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“Spasibo, Nadezhda. Do vstrechi,” I say—until our next meeting.
She walks back outside, and Sergei and I quietly board our train.
We have two lower berths reserved on this night train to Novosibirsk. Two young guys
are sitting on our berths, one just mixing hot water into a cup of instant soup. We tell them
not to rush at all, stay seated, take your time.
Sergei and I sit down with them. Over in one of the berths across the aisle, an older man
in black dress pants and a zipped gray jacket is snoring, on his side, beside an empty forty-
ounce bottle of Russian beer. He rolls over, squints, looking perhaps at Sergei.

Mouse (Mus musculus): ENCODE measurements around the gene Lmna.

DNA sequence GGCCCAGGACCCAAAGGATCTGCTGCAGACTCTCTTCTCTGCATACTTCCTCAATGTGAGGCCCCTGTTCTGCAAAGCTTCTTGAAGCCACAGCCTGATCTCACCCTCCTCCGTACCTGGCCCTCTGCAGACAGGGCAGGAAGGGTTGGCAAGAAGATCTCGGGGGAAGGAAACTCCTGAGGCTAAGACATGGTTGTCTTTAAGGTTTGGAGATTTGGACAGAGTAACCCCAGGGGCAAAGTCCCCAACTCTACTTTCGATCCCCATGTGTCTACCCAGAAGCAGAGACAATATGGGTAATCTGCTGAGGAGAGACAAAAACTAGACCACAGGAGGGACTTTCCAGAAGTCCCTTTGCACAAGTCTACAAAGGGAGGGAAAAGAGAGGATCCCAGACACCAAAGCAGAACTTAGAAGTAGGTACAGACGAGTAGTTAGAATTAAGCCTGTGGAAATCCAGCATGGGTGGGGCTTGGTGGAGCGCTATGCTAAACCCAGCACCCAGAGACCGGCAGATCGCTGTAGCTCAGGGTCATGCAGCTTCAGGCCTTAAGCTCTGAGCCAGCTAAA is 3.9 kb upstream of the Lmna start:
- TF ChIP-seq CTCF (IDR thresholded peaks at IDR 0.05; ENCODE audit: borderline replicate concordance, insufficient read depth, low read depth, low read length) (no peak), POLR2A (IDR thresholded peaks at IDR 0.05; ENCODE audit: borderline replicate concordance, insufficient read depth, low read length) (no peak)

Hehhh . What time is it?” he asks in Russian.
“Eight fifteen,” Sergei says.
“Where are we?”
He nods, moans, and returns to sleep.
The night seems so peaceful—which in Russia can only last so long.
As we speed along into the night, I hear an increasingly loud clanking next to my head.
I'm worried about the structural integrity of the window. Especially given the severe cold
outside, you do develop some sense of security that, if nothing else, this train will protect
you from the elements—you know, like a pressurized airplane cabin protects you from alti-
tude shock and instantly freezing to death thirty thousand feet in the air. It is only a slight
exaggeration to say that the wall of this train feels just as vital to your well-being. So you
can understand my anxiety when the window rattles more, then develops a cold wet coating
of water, then begins to release a stream of water onto my pillow. In darkness I see Sergei
is experiencing the same problem. He has built a dam of blankets to stem the flow of the
water on his side of the window. I do the same.
It's not ideal. But it's stable.
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